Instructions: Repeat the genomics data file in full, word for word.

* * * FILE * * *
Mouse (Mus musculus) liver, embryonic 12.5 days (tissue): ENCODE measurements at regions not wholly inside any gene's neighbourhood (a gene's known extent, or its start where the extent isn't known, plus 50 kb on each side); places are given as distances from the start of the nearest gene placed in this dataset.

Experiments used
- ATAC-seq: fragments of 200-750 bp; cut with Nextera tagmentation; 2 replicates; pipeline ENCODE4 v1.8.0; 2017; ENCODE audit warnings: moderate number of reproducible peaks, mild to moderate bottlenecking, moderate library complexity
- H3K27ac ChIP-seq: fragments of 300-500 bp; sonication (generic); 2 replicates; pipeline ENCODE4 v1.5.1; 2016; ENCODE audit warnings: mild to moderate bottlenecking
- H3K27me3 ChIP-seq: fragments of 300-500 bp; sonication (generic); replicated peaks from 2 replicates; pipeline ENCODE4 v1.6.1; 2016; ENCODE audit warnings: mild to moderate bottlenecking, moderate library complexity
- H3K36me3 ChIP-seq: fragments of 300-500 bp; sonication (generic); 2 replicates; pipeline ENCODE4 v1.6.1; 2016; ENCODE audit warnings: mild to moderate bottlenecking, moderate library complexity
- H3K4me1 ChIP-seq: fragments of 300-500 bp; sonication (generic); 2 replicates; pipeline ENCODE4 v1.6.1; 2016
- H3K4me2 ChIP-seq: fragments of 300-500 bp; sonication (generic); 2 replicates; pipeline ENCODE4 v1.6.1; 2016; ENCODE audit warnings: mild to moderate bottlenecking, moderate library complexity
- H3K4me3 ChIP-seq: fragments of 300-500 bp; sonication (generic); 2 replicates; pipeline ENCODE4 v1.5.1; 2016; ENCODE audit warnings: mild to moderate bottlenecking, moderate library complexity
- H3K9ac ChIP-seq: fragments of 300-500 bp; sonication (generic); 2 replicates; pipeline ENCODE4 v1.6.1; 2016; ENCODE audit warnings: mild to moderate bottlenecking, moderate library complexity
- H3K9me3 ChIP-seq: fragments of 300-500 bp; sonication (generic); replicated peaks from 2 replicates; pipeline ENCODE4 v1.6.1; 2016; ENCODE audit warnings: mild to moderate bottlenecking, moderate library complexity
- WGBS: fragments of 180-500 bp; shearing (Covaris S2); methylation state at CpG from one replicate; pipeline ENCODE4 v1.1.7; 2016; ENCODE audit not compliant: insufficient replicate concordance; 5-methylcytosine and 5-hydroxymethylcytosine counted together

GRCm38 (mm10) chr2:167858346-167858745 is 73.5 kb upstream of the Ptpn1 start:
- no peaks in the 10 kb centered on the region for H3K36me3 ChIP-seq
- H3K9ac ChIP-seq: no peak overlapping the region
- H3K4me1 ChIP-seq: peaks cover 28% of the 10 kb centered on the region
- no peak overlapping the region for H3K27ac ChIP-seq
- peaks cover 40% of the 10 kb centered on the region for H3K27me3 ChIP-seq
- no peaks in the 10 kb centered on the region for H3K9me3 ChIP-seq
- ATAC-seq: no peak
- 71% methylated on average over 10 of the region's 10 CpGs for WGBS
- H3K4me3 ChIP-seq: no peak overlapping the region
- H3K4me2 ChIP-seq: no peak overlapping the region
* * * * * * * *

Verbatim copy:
Mouse (Mus musculus) liver, embryonic 12.5 days (tissue): ENCODE measurements at regions not wholly inside any gene's neighbourhood (a gene's known extent, or its start where the extent isn't known, plus 50 kb on each side); places are given as distances from the start of the nearest gene placed in this dataset.

Experiments used
- ATAC-seq: fragments of 200-750 bp; cut with Nextera tagmentation; 2 replicates; pipeline ENCODE4 v1.8.0; 2017; ENCODE audit warnings: moderate number of reproducible peaks, mild to moderate bottlenecking, moderate library complexity
- H3K27ac ChIP-seq: fragments of 300-500 bp; sonication (generic); 2 replicates; pipeline ENCODE4 v1.5.1; 2016; ENCODE audit warnings: mild to moderate bottlenecking
- H3K27me3 ChIP-seq: fragments of 300-500 bp; sonication (generic); replicated peaks from 2 replicates; pipeline ENCODE4 v1.6.1; 2016; ENCODE audit warnings: mild to moderate bottlenecking, moderate library complexity
- H3K36me3 ChIP-seq: fragments of 300-500 bp; sonication (generic); 2 replicates; pipeline ENCODE4 v1.6.1; 2016; ENCODE audit warnings: mild to moderate bottlenecking, moderate library complexity
- H3K4me1 ChIP-seq: fragments of 300-500 bp; sonication (generic); 2 replicates; pipeline ENCODE4 v1.6.1; 2016
- H3K4me2 ChIP-seq: fragments of 300-500 bp; sonication (generic); 2 replicates; pipeline ENCODE4 v1.6.1; 2016; ENCODE audit warnings: mild to moderate bottlenecking, moderate library complexity
- H3K4me3 ChIP-seq: fragments of 300-500 bp; sonication (generic); 2 replicates; pipeline ENCODE4 v1.5.1; 2016; ENCODE audit warnings: mild to moderate bottlenecking, moderate library complexity
- H3K9ac ChIP-seq: fragments of 300-500 bp; sonication (generic); 2 replicates; pipeline ENCODE4 v1.6.1; 2016; ENCODE audit warnings: mild to moderate bottlenecking, moderate library complexity
- H3K9me3 ChIP-seq: fragments of 300-500 bp; sonication (generic); replicated peaks from 2 replicates; pipeline ENCODE4 v1.6.1; 2016; ENCODE audit warnings: mild to moderate bottlenecking, moderate library complexity
- WGBS: fragments of 180-500 bp; shearing (Covaris S2); methylation state at CpG from one replicate; pipeline ENCODE4 v1.1.7; 2016; ENCODE audit not compliant: insufficient replicate concordance; 5-methylcytosine and 5-hydroxymethylcytosine counted together

GRCm38 (mm10) chr2:167858346-167858745 is 73.5 kb upstream of the Ptpn1 start:
- no peaks in the 10 kb centered on the region for H3K36me3 ChIP-seq
- H3K9ac ChIP-seq: no peak overlapping the region
- H3K4me1 ChIP-seq: peaks cover 28% of the 10 kb centered on the region
- no peak overlapping the region for H3K27ac ChIP-seq
- peaks cover 40% of the 10 kb centered on the region for H3K27me3 ChIP-seq
- no peaks in the 10 kb centered on the region for H3K9me3 ChIP-seq
- ATAC-seq: no peak
- 71% methylated on average over 10 of the region's 10 CpGs for WGBS
- H3K4me3 ChIP-seq: no peak overlapping the region
- H3K4me2 ChIP-seq: no peak overlapping the region